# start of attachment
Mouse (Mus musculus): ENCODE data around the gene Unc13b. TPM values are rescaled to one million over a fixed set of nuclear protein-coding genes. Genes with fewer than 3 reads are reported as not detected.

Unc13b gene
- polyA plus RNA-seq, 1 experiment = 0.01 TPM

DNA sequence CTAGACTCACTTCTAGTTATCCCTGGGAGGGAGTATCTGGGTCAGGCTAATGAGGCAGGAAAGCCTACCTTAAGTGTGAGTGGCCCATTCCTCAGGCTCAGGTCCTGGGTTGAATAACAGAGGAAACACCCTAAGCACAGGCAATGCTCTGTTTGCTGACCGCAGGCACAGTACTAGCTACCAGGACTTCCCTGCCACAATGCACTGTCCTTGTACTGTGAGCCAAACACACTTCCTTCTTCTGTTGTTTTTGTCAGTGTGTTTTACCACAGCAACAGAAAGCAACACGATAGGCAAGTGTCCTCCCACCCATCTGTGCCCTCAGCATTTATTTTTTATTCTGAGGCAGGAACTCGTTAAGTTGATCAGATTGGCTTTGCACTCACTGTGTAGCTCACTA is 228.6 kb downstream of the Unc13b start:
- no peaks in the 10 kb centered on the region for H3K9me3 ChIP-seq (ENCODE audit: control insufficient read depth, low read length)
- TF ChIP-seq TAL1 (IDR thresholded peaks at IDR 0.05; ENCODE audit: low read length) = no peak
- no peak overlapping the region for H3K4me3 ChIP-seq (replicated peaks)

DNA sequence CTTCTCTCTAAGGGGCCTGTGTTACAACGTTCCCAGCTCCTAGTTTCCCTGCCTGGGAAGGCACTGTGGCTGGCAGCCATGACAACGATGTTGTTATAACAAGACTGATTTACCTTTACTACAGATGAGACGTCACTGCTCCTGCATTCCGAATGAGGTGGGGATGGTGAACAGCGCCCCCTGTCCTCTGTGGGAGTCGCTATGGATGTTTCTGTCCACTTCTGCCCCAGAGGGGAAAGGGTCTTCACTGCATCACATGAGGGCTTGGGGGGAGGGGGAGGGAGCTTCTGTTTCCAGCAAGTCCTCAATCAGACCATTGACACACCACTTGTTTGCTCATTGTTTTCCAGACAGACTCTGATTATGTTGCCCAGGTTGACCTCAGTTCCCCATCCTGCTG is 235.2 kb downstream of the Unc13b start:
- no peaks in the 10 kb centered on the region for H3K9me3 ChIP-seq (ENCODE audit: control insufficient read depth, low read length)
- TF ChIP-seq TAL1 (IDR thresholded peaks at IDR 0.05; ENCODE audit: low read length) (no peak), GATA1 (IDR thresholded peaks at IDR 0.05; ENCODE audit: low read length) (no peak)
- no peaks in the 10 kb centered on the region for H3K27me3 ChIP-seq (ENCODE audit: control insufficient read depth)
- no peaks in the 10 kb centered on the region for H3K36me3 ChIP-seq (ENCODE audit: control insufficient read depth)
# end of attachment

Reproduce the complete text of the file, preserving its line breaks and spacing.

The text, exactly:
Mouse (Mus musculus): ENCODE data around the gene Unc13b. TPM values are rescaled to one million over a fixed set of nuclear protein-coding genes. Genes with fewer than 3 reads are reported as not detected.

Unc13b gene
- polyA plus RNA-seq, 1 experiment = 0.01 TPM

DNA sequence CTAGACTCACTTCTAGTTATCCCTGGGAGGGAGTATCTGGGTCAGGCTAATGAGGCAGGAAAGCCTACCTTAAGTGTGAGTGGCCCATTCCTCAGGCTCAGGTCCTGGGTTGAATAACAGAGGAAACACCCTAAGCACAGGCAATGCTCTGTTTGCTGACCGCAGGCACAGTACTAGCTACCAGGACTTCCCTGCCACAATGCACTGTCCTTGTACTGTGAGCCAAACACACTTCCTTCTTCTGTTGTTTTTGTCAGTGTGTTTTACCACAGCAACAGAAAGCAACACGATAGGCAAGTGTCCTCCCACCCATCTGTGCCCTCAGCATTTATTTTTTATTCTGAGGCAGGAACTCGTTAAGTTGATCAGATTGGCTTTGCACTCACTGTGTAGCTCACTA is 228.6 kb downstream of the Unc13b start:
- no peaks in the 10 kb centered on the region for H3K9me3 ChIP-seq (ENCODE audit: control insufficient read depth, low read length)
- TF ChIP-seq TAL1 (IDR thresholded peaks at IDR 0.05; ENCODE audit: low read length) = no peak
- no peak overlapping the region for H3K4me3 ChIP-seq (replicated peaks)

DNA sequence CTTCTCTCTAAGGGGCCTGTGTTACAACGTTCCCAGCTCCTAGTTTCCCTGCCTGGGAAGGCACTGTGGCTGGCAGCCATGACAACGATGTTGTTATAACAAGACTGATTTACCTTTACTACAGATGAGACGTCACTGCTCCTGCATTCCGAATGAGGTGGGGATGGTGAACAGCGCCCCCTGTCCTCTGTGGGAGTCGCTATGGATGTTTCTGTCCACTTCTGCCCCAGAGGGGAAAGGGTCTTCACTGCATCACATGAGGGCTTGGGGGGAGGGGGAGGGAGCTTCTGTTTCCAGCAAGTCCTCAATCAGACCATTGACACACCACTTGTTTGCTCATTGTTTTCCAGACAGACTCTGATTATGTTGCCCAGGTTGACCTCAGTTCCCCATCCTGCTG is 235.2 kb downstream of the Unc13b start:
- no peaks in the 10 kb centered on the region for H3K9me3 ChIP-seq (ENCODE audit: control insufficient read depth, low read length)
- TF ChIP-seq TAL1 (IDR thresholded peaks at IDR 0.05; ENCODE audit: low read length) (no peak), GATA1 (IDR thresholded peaks at IDR 0.05; ENCODE audit: low read length) (no peak)
- no peaks in the 10 kb centered on the region for H3K27me3 ChIP-seq (ENCODE audit: control insufficient read depth)
- no peaks in the 10 kb centered on the region for H3K36me3 ChIP-seq (ENCODE audit: control insufficient read depth)